Charles said he was keen to break down the perception of astronomy being a subject confined to independent schools, saying it was also taught in state schools and previously BAAO teams have been a mixture of independent and state students. He also said the ratio of female to male students doing GCSE Astronomy is 40/60 and he’s eager to ensure BAAO teams continue to include both female and male participants.
As Vice President of the Royal Astronomical Society (RAS), Charles touched on the RAS 200 initiative, an outreach programme to celebrate the Society’s bicentenary in which £1 million was provided to reach communities which had never received astronomy teaching before. He emphasised the BAAO’s aim is to reach the brightest young minds regardless of their background or location, ensuring all aspiring astronomers have an equal chance to take part.
The latter part of Charles’ lecture focused on the IOAA and the British team’s previous – and future – involvement. Only five students from the UK are selected for the BAAO team and travel to the IOAA competition overseas. They are accompanied by two team leaders and one observer, who is there to help or learn the ropes as a future team leader.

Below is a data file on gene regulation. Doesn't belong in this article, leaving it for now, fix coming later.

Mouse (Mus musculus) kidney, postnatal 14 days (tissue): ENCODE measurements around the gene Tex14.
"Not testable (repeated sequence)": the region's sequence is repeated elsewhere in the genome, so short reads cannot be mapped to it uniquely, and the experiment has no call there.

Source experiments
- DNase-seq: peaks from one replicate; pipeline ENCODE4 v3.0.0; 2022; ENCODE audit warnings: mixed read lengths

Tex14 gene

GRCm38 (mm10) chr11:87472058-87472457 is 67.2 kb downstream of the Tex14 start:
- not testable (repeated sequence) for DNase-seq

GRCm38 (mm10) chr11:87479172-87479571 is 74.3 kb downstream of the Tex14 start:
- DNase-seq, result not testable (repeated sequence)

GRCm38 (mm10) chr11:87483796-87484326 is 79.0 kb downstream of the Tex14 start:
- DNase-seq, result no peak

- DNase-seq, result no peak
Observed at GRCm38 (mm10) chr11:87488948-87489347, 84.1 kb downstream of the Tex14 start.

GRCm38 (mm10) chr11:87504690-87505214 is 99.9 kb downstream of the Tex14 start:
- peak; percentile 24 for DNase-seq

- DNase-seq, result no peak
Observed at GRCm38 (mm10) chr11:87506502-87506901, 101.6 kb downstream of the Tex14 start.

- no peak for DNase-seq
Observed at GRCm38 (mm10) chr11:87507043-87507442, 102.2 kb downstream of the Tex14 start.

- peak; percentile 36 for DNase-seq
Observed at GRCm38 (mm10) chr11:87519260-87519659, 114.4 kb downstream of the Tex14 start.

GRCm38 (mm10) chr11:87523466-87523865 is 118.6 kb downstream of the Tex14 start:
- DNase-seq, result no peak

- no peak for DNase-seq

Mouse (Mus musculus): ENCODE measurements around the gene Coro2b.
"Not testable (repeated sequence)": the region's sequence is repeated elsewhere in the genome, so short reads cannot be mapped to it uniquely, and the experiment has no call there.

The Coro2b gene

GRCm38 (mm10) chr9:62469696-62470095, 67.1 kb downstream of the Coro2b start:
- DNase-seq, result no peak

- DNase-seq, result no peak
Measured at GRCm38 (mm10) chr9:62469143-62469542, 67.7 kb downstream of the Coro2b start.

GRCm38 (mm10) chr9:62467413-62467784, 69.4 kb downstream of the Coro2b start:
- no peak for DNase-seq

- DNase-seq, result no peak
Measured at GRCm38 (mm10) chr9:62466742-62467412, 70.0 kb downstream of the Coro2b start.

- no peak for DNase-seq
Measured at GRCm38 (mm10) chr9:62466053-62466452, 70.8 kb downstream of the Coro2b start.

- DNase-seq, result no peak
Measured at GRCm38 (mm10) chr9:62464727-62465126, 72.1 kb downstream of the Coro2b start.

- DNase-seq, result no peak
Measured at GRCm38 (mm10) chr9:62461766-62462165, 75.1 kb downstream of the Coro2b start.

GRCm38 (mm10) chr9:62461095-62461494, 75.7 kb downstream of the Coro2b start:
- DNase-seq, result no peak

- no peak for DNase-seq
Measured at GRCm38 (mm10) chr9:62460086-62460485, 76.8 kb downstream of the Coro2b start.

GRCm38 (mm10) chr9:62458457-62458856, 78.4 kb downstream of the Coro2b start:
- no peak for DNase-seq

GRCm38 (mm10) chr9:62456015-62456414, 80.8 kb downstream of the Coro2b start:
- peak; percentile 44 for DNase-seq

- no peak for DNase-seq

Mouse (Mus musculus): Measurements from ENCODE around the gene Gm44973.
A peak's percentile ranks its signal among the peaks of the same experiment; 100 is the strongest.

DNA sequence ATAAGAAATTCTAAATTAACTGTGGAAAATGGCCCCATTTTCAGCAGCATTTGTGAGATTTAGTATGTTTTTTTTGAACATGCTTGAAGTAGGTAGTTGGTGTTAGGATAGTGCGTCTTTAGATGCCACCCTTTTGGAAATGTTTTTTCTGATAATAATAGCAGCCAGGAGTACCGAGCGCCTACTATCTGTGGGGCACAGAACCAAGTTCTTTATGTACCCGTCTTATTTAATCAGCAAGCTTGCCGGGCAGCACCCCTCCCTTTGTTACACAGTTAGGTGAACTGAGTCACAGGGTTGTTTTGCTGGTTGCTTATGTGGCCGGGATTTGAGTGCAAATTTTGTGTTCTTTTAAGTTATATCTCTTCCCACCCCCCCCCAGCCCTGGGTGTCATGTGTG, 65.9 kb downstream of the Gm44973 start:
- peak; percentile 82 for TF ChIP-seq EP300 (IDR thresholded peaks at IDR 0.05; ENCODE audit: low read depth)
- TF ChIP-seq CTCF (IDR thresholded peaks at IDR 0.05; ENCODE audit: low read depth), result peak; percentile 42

In 2015, they won two silvers in Indonesia. The following year in India they took home one gold, one silver, one bronze and two honourable mentions, finishing in sixth place in the overall Country medal table. At the 2017 Thailand event, they won one silver and three bronze.
Last year, at the most recent competition in Beijing, Charles took a team featuring three independent school pupils and two state school pupils, all in Year 12. They won two silver medals and two honourable mentions.
Putting the figures into context to highlight the British teams’ successes, Charles explained around 300-400 students take part each year and 50% go home with nothing. Around 10 get gold, around 20 silver, and 30-40 a bronze.
The next competition will be held in Hungary this August, with Colombia pencilled in for 2020. However, Charles emphasised constraints on funding for the BAAO could put their future participation in the IOAA in doubt. He broke down the numbers (including training camps, flights, accommodation and competition outfits to name a few), estimating the BAAO is around £20,000 short of their funding goal.
This marked the 40th lecture in the Astronomy for All Lecture Series, which Charles began in 2006 as a way of strengthening and reinforcing the link between Green Templeton, home of the Radcliffe Observatory, and astronomy and the Oxford Astrophysics Department in particular.
The other two Astronomy For All Lectures this year were
Wednesday 20 February at 18:00
Speaker: Professor Mike Cruise, President of the Royal Astronomical Society
Wednesday 27 February at 18:00
Speaker: Dr Becky Smethurst, Oxford Astrophysics
Everybody is warmly invited to attend both lectures, which are free to attend and will take place at Green Templeton’s EP Abraham Lecture Theatre.